By Gary Swick, President
Water is dynamic, changing its state (from liquid to gas) as it passes through the water cycle, allowing some of its ills to be healed. Cleansing occurs as impurities are removed through the processes of evaporation and infiltration. Further cleansing comes through biological systems like plants and mussels. A common phrase in the river community is that you can never step in the same river twice, it is always being renewed.
Going With the Flow
This past abnormal year has forced humans to go through many changes in behavior. And we have been taught that change can lead to renewal, akin to a river. Going with the flow and embracing change for society is often scary and uncomfortable. Letting go of past practices that have seemed effective is usually met with resistance. Often, the voice of youth brings us the new perspective. So what needs changing?
Last month, Juneteenth became more widely recognized and celebrated as a national symbol of freedom. The date has official holiday status in many states and became a national holiday. This may be significant to more of the current population than freedom from British rule. How can we be free if we are not all free? Friends of the Fox River founder Pat Reese once commented (paraphrased), “How can we consider the Fox River healed as long as we have homelessness in our communities?” Juneteenth is a significant step toward cleansing and renewing our society.
This month the Fourth of July (Independence Day) is the main event, commemorating the United States of America gaining its freedom from British control. We celebrate with municipalities investing in fireworks displays to symbolize the bombs bursting in air. People seem to really love fireworks and when public displays were cancelled last year, individuals illegally offered backyard displays. If my pets were indicators, our watershed’s wildlife do not find these displays welcome. Noise pollution and light pollution do impact plants and animals.
October’s Columbus Day holiday is being seen as a recognition of acts of violence upon the former native residents of our lands. Many states and cities have replaced it with Indigenous Peoples’ Day. The Fox River was probably much happier when it had the former folks as its neighbors. Socially, we are challenging long-standing celebrations and even statues and building names. This too is a form of cleansing and renewal.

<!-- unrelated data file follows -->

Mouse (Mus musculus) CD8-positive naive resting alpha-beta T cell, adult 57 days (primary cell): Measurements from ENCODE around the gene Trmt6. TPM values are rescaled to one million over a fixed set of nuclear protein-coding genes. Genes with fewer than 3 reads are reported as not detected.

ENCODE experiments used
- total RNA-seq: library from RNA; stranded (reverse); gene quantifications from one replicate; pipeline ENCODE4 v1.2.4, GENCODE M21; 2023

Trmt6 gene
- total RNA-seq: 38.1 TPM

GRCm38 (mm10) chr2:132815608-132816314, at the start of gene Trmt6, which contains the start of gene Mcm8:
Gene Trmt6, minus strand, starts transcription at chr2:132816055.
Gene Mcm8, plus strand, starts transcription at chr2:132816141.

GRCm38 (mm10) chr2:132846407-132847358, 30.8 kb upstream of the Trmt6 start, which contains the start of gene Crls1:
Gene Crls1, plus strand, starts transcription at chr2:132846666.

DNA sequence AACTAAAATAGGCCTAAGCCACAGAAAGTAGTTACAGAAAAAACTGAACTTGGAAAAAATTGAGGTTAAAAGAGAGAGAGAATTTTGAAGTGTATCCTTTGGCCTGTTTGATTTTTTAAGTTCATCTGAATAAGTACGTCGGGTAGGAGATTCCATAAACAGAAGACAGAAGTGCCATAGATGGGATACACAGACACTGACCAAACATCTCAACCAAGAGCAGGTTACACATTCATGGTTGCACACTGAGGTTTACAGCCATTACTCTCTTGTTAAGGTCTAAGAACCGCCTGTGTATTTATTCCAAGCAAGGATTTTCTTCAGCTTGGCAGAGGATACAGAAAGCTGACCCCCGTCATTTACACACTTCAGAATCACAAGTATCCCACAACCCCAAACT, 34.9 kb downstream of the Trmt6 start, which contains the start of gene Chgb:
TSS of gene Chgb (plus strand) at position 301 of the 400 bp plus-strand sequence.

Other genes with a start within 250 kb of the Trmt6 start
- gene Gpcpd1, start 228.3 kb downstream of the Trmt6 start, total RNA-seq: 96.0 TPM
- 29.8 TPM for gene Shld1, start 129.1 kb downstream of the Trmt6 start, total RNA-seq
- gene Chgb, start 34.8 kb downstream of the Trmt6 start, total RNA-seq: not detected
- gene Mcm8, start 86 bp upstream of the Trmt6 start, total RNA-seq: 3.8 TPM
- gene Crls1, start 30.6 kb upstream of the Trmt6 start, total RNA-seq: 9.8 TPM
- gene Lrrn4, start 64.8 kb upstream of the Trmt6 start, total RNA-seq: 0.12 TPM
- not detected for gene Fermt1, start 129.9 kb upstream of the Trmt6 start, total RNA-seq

Sacred in many localities is St. Patrick’s Day. Thanks to the McNamee Family Foundation (MFF), the parade in East Dundee and DUbliNDEE Kilted 5K is the 2nd largest fundraiser for Friends of the Fox River (FOTFR). Thank you MFF for this year’s $4,000 donation even in the absence of the parade this year.
What is not so sweet is the dyeing rivers green for the celebration. Though the dye is claimed to be chemically benign, this act of dumping into a river is a bad reminder of our polluted past.
It’s the Law
Some great changes for the Fox River renewal are coming through Illinois legislation:
- HB0418 is designed to limit balloon releases. This is coming from our awareness of the celebratory practice resulting in litter that threatens wildlife near and far. https://ilga.gov/legislation/billstatus.asp?DocNum=418&GAID=16&GA=102&DocTypeID=HB&LegID=128419&SessionID=110
- Nutrient Loss Reduction Strategy received funding for the first time in Illinois history. This includes funding Soil and Water Conservation District programs which support farmers in implementing practices like cover crops to reduce nutrients going into watersheds.
- Several other programs were funded which include: preserving open space and a Local Healthy Foods initiative to support farmer’s markets and urban farmers.
- Finally, there was no reduction (a longtime standard practice) in the budget for the Illinois Department of Natural Resources.
- Clean Energy initiatives also received support that will drive meeting renewable energy goals.
These all are examples of efforts to cleanse and renew the health of our watershed.
What is a Right?
These are exciting social times, with environmental and social justice movements merging. The incident in Flint Michigan, impacts of climate change, and the pandemic have clearly illustrated the disproportional impacts on the poor and people of color. Examples range from the locations of toxic pollution sources like refineries, to contaminated water.
Acknowledging our history and addressing its mistakes is bringing us cleansing and renewal. We are protecting vulnerable populations from health threats and giving them equal access to resources. Literally, clean drinking water is being considered a “right.”
At Friends of the Fox River we are also reflecting and making changes in policy and operations. These include: membership management, offering the Watershed News in weekly shares, creating a YouTube channel, a website update, upgrades in indoor air quality and a Bee Sanctuary at our Schweitzer Environmental Center, and a new partnership with the Dundee Township Boys and Girls Club.
For a healthy planet we need to right some wrongs. Please support us as we “Keep on Fixing’ the Fox.”